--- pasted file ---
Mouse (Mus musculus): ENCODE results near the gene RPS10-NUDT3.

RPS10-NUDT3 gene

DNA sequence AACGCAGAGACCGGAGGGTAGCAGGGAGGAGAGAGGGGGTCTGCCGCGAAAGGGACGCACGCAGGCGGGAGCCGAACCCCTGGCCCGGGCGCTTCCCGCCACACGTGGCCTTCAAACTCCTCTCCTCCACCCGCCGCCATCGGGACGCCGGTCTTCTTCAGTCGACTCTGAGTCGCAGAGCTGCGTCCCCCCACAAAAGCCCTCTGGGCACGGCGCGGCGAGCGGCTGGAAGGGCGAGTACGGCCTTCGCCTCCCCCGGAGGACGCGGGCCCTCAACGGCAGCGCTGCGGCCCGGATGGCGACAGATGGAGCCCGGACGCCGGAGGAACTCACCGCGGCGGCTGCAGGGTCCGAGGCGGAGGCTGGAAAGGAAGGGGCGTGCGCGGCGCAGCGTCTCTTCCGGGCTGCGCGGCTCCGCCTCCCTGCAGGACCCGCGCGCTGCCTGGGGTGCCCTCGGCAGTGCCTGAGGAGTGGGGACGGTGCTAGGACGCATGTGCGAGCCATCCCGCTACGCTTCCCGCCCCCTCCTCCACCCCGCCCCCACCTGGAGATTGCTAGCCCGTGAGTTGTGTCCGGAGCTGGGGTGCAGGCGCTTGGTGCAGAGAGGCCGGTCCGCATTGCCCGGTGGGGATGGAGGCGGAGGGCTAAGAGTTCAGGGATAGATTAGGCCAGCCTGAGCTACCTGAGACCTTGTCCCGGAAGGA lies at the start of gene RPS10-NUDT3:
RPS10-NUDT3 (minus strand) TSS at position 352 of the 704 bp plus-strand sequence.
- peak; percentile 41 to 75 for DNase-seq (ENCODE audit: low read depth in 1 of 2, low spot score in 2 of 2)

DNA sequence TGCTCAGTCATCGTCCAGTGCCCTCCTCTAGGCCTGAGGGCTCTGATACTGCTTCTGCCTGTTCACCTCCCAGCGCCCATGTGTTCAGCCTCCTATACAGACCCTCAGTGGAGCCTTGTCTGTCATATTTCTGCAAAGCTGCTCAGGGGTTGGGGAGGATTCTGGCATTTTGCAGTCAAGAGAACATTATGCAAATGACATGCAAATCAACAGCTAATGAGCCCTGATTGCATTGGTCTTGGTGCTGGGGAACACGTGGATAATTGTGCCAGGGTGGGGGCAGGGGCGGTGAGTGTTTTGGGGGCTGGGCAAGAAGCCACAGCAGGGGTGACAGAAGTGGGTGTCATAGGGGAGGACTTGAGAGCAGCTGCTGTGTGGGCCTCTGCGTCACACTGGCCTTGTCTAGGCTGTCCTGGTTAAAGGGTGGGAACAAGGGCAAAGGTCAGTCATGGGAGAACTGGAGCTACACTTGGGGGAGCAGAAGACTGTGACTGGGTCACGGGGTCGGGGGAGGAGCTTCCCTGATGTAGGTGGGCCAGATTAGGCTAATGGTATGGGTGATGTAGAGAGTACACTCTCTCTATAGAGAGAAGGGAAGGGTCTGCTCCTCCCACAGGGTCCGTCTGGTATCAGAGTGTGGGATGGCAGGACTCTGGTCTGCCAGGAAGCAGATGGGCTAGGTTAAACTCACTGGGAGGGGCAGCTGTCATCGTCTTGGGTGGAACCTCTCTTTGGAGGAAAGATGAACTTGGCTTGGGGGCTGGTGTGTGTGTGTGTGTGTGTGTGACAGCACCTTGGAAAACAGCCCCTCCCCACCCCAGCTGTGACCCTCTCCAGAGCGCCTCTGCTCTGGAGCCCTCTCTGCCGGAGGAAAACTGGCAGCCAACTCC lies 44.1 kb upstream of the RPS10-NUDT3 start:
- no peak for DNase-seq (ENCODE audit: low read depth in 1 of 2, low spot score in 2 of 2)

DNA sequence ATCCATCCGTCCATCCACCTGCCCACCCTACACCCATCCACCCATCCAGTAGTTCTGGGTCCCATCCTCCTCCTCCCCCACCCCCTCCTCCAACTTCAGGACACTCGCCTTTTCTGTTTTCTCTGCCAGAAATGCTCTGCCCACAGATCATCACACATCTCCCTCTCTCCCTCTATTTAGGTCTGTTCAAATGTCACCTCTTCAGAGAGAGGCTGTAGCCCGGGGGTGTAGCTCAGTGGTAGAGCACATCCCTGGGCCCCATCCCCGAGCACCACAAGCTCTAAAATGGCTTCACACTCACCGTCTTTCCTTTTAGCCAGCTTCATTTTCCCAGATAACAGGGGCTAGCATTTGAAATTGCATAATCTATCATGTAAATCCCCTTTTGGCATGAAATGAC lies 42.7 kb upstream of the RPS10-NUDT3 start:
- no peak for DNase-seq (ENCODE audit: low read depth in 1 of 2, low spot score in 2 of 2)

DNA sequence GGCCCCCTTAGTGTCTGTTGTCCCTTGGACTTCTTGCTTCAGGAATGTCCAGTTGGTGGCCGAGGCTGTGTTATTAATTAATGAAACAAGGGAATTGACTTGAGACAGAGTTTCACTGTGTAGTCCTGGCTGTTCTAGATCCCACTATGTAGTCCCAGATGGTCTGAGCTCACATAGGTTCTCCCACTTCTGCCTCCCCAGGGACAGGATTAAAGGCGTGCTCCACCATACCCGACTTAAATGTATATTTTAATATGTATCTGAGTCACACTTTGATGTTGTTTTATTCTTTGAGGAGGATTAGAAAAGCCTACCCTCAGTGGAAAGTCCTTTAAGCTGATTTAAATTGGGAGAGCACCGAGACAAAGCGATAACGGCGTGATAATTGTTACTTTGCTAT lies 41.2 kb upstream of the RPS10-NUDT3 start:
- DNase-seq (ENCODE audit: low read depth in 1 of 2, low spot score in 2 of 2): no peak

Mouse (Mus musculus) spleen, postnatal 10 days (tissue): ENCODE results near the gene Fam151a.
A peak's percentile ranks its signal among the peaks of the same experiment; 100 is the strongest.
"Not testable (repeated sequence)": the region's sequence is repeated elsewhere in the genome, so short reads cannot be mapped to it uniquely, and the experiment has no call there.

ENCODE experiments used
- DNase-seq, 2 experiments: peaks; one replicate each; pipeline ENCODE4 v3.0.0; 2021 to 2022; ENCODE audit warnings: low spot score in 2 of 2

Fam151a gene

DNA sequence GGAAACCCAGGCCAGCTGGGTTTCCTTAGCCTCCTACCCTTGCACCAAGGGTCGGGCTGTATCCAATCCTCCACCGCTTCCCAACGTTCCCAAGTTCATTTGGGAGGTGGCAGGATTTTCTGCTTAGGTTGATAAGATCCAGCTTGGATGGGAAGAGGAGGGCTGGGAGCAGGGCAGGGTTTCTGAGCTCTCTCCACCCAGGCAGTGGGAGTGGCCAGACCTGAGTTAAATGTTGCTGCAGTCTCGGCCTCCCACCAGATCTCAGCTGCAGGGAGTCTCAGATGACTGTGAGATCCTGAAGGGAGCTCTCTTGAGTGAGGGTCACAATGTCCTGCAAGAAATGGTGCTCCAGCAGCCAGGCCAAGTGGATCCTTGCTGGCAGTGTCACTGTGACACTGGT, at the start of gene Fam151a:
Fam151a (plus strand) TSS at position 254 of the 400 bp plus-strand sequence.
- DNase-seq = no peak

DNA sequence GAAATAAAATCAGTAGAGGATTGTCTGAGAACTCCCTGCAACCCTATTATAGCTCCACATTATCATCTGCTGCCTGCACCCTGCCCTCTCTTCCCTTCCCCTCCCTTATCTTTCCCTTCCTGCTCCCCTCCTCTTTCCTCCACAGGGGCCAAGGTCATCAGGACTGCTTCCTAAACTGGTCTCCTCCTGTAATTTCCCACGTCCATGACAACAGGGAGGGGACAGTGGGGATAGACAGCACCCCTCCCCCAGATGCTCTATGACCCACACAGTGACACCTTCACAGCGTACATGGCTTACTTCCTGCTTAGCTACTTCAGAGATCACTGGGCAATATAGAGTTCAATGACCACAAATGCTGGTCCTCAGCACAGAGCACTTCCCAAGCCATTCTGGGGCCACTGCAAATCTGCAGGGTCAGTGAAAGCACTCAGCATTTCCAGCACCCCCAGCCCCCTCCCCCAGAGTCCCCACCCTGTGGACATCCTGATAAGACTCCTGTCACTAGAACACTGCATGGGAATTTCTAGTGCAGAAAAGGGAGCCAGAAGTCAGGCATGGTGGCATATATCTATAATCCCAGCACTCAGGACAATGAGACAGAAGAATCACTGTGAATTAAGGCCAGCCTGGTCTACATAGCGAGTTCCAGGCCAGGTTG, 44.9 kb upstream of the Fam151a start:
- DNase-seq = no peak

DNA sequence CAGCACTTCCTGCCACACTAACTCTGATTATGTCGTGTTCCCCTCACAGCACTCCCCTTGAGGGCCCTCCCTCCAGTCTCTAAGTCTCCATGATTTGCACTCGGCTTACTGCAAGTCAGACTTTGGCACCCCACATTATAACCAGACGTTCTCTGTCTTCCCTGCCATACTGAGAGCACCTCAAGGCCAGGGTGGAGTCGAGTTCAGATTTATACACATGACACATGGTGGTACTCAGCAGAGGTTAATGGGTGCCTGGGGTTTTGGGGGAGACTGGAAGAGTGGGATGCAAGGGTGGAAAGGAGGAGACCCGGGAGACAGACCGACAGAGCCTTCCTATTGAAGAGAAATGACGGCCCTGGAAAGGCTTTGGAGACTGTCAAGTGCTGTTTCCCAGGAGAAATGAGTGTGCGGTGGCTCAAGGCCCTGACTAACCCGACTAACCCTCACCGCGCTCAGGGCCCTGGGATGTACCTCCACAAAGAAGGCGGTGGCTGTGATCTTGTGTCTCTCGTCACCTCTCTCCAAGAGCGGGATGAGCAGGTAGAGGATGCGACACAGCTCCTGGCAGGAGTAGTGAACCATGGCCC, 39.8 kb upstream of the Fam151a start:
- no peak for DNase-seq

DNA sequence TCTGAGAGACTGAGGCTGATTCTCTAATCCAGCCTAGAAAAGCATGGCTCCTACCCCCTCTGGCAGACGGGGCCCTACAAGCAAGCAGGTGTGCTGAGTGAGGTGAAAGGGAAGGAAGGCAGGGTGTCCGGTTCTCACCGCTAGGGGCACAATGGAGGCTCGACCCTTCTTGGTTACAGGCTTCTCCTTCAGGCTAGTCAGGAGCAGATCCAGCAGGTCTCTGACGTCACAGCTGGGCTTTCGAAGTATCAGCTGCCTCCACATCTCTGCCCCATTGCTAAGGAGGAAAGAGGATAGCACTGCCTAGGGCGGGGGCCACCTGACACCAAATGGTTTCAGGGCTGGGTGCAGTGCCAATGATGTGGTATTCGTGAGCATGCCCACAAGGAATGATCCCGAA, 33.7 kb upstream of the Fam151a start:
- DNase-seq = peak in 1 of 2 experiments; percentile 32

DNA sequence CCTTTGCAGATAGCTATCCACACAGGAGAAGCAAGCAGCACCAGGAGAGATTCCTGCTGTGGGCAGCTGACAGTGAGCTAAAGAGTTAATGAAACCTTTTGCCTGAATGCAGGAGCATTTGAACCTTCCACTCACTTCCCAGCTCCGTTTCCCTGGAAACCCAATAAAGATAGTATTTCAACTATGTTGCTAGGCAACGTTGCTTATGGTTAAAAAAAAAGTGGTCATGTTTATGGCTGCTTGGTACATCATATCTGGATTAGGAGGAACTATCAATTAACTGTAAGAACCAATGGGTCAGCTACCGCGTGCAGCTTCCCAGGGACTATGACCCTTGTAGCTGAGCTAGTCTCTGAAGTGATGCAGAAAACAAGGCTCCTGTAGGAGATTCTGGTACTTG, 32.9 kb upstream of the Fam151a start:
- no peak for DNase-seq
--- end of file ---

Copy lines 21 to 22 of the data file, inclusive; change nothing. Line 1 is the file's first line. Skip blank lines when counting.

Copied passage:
DNA sequence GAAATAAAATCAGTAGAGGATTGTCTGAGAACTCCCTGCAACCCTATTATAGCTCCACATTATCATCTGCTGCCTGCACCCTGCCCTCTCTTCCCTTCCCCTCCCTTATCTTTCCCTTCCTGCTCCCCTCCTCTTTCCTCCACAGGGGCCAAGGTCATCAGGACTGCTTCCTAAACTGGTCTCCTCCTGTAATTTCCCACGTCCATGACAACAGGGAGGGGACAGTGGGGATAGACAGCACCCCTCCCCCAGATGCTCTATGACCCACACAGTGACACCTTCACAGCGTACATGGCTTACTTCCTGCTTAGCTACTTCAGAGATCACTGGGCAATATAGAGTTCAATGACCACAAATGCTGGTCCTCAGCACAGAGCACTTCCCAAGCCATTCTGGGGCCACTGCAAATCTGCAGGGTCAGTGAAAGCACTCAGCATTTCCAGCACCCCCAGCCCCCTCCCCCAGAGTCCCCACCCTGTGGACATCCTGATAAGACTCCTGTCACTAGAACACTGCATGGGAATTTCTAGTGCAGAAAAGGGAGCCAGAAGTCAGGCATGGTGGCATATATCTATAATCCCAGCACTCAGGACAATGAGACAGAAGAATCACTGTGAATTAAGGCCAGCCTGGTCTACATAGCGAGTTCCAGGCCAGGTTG, 44.9 kb upstream of the Fam151a start:
- DNase-seq = no peak